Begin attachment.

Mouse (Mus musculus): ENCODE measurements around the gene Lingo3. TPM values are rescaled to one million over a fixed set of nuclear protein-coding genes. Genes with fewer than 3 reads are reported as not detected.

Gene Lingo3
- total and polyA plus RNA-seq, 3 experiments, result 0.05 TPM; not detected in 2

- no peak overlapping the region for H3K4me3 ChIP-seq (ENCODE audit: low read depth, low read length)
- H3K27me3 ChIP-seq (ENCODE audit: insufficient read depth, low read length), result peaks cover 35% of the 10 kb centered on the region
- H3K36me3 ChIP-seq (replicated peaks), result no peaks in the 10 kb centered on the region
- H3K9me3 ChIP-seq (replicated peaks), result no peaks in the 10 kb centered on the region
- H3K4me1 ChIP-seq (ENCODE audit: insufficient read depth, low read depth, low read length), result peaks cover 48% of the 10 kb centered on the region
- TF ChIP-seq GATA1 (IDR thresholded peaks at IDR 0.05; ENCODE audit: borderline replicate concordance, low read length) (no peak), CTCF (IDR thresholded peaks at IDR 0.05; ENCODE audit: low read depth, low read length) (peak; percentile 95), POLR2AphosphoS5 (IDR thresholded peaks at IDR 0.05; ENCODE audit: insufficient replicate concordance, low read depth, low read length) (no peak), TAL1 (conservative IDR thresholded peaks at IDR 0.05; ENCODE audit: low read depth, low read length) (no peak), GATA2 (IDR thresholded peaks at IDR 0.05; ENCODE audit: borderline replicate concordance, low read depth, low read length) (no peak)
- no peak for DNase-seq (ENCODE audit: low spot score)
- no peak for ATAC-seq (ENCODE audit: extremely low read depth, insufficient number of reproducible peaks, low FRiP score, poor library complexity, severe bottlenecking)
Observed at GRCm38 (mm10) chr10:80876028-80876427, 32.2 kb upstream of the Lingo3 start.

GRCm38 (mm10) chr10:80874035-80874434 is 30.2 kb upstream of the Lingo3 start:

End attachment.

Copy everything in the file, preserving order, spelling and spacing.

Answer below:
Mouse (Mus musculus): ENCODE measurements around the gene Lingo3. TPM values are rescaled to one million over a fixed set of nuclear protein-coding genes. Genes with fewer than 3 reads are reported as not detected.

Gene Lingo3
- total and polyA plus RNA-seq, 3 experiments, result 0.05 TPM; not detected in 2

- no peak overlapping the region for H3K4me3 ChIP-seq (ENCODE audit: low read depth, low read length)
- H3K27me3 ChIP-seq (ENCODE audit: insufficient read depth, low read length), result peaks cover 35% of the 10 kb centered on the region
- H3K36me3 ChIP-seq (replicated peaks), result no peaks in the 10 kb centered on the region
- H3K9me3 ChIP-seq (replicated peaks), result no peaks in the 10 kb centered on the region
- H3K4me1 ChIP-seq (ENCODE audit: insufficient read depth, low read depth, low read length), result peaks cover 48% of the 10 kb centered on the region
- TF ChIP-seq GATA1 (IDR thresholded peaks at IDR 0.05; ENCODE audit: borderline replicate concordance, low read length) (no peak), CTCF (IDR thresholded peaks at IDR 0.05; ENCODE audit: low read depth, low read length) (peak; percentile 95), POLR2AphosphoS5 (IDR thresholded peaks at IDR 0.05; ENCODE audit: insufficient replicate concordance, low read depth, low read length) (no peak), TAL1 (conservative IDR thresholded peaks at IDR 0.05; ENCODE audit: low read depth, low read length) (no peak), GATA2 (IDR thresholded peaks at IDR 0.05; ENCODE audit: borderline replicate concordance, low read depth, low read length) (no peak)
- no peak for DNase-seq (ENCODE audit: low spot score)
- no peak for ATAC-seq (ENCODE audit: extremely low read depth, insufficient number of reproducible peaks, low FRiP score, poor library complexity, severe bottlenecking)
Observed at GRCm38 (mm10) chr10:80876028-80876427, 32.2 kb upstream of the Lingo3 start.

GRCm38 (mm10) chr10:80874035-80874434 is 30.2 kb upstream of the Lingo3 start: